Area: Matter & Its Interactions
This Fifth Grade unit is the second in the curriculum of four (4) units developed to address the Fifth Grade science standards of the Michigan Science Standards related to Matter and Its Interactions.
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Matter is anything that takes up space and is made up of PARTICLES so tiny that only the most powerful microscope can see them. Matter makes up everything seen and unseen, including clothes, water, food, plants, air, the smell of perfume, and animals. You can describe a type of matter by its physical or chemical properties. A physical property of matter is a property that can be observed or measured that does not change the substance. Some examples are color, texture, hardness, reflectivity, and magnetism. A chemical property of matter is a property that changes a substance's identity or creates a new substance. Some examples are flammability (ability of a substance to burn), reactivity with acid, and rusting/oxidation.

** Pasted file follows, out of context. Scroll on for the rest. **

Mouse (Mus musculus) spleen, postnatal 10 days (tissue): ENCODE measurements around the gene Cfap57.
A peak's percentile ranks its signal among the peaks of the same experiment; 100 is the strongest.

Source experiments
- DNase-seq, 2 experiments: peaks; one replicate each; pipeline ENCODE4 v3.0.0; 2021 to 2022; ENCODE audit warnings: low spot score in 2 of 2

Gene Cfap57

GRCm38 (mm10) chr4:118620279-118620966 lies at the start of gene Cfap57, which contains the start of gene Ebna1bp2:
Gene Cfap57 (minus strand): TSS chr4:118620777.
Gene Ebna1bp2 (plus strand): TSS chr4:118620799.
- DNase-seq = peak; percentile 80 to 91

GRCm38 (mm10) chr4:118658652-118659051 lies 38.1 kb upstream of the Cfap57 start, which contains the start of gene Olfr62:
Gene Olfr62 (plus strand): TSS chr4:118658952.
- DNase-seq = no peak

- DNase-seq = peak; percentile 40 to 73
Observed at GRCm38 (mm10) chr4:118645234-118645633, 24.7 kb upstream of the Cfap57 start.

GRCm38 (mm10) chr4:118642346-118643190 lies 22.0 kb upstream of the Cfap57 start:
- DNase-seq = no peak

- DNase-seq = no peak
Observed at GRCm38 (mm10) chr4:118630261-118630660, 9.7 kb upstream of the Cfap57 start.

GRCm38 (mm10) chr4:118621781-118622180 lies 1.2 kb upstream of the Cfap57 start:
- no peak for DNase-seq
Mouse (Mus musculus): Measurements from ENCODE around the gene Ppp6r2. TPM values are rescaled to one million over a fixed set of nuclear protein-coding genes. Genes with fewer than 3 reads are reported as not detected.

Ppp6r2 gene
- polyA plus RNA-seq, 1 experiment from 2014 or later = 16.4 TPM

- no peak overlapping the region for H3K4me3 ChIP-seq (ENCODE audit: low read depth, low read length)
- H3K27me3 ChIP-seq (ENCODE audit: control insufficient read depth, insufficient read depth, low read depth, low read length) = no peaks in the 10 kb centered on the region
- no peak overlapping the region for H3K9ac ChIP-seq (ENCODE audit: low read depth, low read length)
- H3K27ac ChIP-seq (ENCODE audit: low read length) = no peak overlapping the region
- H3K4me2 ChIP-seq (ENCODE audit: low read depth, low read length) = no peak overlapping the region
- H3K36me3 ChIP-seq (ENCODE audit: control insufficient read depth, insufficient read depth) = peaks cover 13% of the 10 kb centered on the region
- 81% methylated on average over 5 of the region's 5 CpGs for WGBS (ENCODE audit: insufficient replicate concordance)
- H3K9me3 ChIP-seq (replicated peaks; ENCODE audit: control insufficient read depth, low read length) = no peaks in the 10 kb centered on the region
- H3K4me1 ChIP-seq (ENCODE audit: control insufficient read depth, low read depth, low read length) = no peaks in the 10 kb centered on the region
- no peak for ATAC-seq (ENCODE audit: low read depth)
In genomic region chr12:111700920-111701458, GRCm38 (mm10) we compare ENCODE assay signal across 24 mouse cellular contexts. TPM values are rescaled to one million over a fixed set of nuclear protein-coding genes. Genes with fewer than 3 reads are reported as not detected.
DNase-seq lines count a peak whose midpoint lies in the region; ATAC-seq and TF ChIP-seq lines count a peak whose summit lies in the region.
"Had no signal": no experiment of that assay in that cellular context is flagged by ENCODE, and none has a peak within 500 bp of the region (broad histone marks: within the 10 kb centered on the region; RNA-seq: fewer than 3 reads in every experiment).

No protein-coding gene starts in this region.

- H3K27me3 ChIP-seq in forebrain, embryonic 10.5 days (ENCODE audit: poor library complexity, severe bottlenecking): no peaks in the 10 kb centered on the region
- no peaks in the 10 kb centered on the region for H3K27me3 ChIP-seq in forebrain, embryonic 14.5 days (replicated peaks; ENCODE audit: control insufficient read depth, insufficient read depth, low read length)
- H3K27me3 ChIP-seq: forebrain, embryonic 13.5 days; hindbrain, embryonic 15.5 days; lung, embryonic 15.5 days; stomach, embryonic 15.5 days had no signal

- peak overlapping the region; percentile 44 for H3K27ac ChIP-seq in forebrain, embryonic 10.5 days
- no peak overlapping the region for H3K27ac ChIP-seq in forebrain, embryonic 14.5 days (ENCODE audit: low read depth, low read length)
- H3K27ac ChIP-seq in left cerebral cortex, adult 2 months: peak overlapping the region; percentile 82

The Law of Conservation of Matter states that matter cannot be created or destroyed but can change. Substances can also exist as mixtures and solutions. A mixture is a physical combination of two or more substances that can be easily separated. Some examples are trail mix, salt and pepper, cereal and milk, and pizza. A solution is a combination of two or more substances in which one substance is dissolved into another. Somes examples of a solution are salt water, Kool Aid in water, and lemonade. A physical change is a change in matter that does not change the identity of the substance. Some examples would be an ice cube melting, broken crackers, demolition of a building, and getting a haircut. A chemical change is a change in matter that does change the identity of a substance. Some examples would be wood burning, a cake baking, a nail rusting, and the formation of concrete.